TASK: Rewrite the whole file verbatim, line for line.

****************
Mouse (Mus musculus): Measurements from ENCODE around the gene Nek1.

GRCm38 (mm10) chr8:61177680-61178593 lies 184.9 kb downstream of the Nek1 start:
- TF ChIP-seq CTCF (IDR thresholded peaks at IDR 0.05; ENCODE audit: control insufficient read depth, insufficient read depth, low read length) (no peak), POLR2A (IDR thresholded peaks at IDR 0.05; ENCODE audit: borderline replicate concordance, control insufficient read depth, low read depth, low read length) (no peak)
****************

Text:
Mouse (Mus musculus): Measurements from ENCODE around the gene Nek1.

GRCm38 (mm10) chr8:61177680-61178593 lies 184.9 kb downstream of the Nek1 start:
- TF ChIP-seq CTCF (IDR thresholded peaks at IDR 0.05; ENCODE audit: control insufficient read depth, insufficient read depth, low read length) (no peak), POLR2A (IDR thresholded peaks at IDR 0.05; ENCODE audit: borderline replicate concordance, control insufficient read depth, low read depth, low read length) (no peak)